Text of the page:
The researchers, from the University of Cambridge, used methods of theoretical biophysics to construct the model, which can tell how much a specific amount of exertion will cause a muscle to grow and how long it will take. The model could form the basis of a software product, where users could optimise their exercise regimes by entering a few details of their individual physiology.
The model is based on earlier work by the same team, which found that a component of muscle called titin is responsible for generating the chemical signals which affect muscle growth.
The results, reported in the Biophysical Journal, suggest that there is an optimal weight at which to do resistance training for each person and each muscle growth target. Muscles can only be near their maximal load for a very short time, and it is the load integrated over time which activates the cell signalling pathway that leads to synthesis of new muscle proteins. But below a certain value, the load is insufficient to cause much signalling, and exercise time would have to increase exponentially to compensate. The value of this critical load is likely to depend on the particular physiology of the individual.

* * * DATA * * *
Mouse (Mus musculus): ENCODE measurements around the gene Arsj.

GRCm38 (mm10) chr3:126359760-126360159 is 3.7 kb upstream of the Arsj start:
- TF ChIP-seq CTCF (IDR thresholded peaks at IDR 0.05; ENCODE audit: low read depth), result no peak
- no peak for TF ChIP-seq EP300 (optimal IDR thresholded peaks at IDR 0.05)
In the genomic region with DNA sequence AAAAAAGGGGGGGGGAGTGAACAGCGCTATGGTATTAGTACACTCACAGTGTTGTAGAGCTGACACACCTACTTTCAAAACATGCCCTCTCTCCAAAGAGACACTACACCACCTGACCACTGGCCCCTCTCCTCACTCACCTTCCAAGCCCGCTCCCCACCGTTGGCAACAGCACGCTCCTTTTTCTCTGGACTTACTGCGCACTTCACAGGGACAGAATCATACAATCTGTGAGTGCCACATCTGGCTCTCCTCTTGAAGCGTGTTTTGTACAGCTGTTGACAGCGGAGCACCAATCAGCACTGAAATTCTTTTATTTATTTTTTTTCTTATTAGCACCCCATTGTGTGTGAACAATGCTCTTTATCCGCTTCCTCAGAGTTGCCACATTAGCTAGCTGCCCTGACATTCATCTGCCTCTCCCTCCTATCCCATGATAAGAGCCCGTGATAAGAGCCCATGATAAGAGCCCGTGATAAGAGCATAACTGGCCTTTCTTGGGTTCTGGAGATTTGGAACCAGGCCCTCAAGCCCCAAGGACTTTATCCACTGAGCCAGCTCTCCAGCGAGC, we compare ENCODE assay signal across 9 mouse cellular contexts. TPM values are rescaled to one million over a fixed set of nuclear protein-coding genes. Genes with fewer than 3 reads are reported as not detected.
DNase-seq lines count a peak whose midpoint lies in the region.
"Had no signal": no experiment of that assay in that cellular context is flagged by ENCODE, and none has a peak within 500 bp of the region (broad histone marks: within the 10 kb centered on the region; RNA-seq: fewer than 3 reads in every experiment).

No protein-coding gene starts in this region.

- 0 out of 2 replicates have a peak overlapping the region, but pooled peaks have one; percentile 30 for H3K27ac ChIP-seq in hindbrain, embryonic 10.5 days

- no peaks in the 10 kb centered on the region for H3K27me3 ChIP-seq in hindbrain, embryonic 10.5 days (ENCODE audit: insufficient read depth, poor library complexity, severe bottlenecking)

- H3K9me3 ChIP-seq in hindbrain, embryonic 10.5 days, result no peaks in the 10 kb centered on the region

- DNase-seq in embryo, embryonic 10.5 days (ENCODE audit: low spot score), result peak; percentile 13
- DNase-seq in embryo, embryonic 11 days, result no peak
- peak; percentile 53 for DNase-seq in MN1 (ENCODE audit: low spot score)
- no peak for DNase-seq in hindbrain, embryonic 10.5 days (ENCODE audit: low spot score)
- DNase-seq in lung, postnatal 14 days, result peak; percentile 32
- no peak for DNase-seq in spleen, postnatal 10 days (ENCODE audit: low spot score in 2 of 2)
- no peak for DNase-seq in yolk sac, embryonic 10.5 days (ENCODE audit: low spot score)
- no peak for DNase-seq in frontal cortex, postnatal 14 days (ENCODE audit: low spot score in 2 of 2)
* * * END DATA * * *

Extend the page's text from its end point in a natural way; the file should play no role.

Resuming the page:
We all know that exercise builds muscle. Or do we? “Surprisingly, not very much is known about why or how exercise builds muscles: there’s a lot of anecdotal knowledge and acquired wisdom, but very little in the way of hard or proven data,” said Professor Eugene Terentjev from Cambridge’s Cavendish Laboratory, one of the paper’s authors.
Image: Woman lifting weights
Credit: John Arano on Unsplash
Reproduced courtesy of the University of Cambridge